Nicole Divine has spearheaded an auction of redwood sculptures by Sacco to benefit the nonprofit. The larger-than-life-size sculptures have been on display at the SoHum Art Gallery beneath Cecil's, the Stone Junction in Garberville. Interested people can call 223-5409 to place bids and learn where the carvings go next. The auction will be completed at the Feb. 14 Matisyahu performance. Bidders can place bids by phone until then.
The Mateel Meal, the nonprofit's twice weekly free meal program, was not on the Jan. 18 agenda although when it was suspended as a cost-savings move in the fall, it had been scheduled to return in January.
The topic of transparency was on the agenda but the board discussed the need to sign confidentiality agreements under that topic after a board member had allegedly violated one by talking about a potential Reggae partnership.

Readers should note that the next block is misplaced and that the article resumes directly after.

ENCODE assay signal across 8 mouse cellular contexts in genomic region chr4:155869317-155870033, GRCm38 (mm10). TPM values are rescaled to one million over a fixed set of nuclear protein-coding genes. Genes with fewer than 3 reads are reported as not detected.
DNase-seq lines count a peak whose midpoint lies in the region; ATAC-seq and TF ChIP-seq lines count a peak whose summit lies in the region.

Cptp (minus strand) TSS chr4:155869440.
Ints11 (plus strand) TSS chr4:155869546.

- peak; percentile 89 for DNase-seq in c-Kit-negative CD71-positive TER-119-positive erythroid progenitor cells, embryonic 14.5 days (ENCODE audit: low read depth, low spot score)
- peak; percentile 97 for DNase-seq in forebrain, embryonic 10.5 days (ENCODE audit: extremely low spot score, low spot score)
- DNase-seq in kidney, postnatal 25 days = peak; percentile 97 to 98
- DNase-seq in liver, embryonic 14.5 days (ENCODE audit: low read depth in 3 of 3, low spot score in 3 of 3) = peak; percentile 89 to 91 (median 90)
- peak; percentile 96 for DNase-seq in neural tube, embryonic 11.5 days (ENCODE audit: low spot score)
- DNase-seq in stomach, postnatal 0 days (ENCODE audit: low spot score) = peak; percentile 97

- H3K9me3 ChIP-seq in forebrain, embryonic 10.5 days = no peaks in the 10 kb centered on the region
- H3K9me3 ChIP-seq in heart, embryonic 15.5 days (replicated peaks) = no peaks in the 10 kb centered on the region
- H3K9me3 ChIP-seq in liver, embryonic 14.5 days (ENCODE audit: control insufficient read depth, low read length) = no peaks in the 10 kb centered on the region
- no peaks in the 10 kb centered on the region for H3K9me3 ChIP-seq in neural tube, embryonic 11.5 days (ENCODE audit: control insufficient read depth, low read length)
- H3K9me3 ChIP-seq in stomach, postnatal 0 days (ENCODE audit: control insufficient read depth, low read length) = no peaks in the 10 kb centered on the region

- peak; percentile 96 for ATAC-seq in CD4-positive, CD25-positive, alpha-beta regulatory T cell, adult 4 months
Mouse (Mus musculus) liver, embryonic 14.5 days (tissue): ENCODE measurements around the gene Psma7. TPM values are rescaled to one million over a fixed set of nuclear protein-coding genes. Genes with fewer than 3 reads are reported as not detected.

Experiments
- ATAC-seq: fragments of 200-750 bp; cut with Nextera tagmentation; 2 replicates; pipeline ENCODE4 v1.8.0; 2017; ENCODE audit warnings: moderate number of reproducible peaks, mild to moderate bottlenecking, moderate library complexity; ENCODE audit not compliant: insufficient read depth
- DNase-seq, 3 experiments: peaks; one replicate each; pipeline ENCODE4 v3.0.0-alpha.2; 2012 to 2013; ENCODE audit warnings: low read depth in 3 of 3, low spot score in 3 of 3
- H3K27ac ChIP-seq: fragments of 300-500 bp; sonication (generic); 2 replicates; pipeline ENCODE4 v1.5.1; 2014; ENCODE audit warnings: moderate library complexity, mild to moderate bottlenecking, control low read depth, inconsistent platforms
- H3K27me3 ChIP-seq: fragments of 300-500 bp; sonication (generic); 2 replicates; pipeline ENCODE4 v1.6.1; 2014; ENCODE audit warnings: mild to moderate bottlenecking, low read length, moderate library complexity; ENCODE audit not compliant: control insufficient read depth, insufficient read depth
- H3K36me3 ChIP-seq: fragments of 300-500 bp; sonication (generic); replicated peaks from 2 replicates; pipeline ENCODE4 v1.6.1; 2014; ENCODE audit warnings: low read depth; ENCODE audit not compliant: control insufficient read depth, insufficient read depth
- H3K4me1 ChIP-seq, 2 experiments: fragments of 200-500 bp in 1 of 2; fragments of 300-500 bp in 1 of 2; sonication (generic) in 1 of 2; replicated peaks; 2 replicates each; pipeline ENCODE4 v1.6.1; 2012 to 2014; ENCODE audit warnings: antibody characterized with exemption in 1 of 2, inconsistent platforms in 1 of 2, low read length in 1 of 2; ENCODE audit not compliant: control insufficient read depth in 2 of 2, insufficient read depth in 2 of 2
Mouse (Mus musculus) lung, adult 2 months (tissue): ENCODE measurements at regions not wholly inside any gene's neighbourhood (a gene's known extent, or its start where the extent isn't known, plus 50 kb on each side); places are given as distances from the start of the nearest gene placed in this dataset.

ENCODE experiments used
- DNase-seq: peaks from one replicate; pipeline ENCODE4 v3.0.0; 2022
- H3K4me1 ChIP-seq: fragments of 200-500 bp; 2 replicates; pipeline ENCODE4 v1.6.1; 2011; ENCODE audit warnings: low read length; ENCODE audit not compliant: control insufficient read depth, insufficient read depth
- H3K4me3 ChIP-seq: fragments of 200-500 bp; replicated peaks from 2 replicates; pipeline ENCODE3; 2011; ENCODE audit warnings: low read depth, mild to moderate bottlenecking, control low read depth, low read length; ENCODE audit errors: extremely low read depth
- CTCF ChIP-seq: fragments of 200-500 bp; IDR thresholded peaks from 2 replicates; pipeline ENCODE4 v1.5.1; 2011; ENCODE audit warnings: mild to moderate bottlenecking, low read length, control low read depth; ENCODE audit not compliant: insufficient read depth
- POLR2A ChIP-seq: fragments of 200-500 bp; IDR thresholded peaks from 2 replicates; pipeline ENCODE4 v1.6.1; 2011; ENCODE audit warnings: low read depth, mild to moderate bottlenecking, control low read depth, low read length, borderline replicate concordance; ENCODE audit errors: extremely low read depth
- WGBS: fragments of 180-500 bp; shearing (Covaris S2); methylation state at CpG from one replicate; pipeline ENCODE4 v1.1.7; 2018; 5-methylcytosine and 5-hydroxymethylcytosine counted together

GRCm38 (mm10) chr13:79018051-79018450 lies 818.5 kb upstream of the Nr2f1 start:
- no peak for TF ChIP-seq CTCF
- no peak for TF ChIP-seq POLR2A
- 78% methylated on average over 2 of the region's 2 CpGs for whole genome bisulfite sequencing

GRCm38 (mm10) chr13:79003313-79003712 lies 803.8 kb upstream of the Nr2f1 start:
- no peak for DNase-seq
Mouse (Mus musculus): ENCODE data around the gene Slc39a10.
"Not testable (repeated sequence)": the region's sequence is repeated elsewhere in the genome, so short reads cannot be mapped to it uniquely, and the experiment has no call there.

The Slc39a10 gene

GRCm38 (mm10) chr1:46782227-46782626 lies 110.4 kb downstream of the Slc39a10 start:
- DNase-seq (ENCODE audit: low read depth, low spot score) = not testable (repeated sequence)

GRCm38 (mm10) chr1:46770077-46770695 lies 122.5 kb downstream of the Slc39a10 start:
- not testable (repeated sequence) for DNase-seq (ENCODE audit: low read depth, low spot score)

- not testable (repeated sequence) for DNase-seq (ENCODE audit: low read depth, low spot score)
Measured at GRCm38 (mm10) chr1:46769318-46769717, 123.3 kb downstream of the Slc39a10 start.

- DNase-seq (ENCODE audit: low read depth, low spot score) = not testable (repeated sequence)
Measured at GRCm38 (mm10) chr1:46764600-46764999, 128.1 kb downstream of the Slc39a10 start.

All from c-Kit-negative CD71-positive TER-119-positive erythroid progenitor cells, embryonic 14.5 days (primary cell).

When asked about transparency, the board decided that posting its meeting agendas and minutes on the Mateel website will help the community feel more fully engaged with the center. But the board decided to limit minutes to the actions taken to minimize intrusiveness and "micro-combing of the notes."
The meeting was the first for board members who prevailed in last month's elections. In addition to Hughston, who was re-elected, Helliwell and longtime Mateel member Bruce Champie took their seats for the first time.
Kelley Lincoln reports for the Redheaded Blackbelt and KMUD News. She has been involved with the Mateel Community Center — volunteering and at festivals — since 2005. A version of this story first appeared on www.kymkemp.com.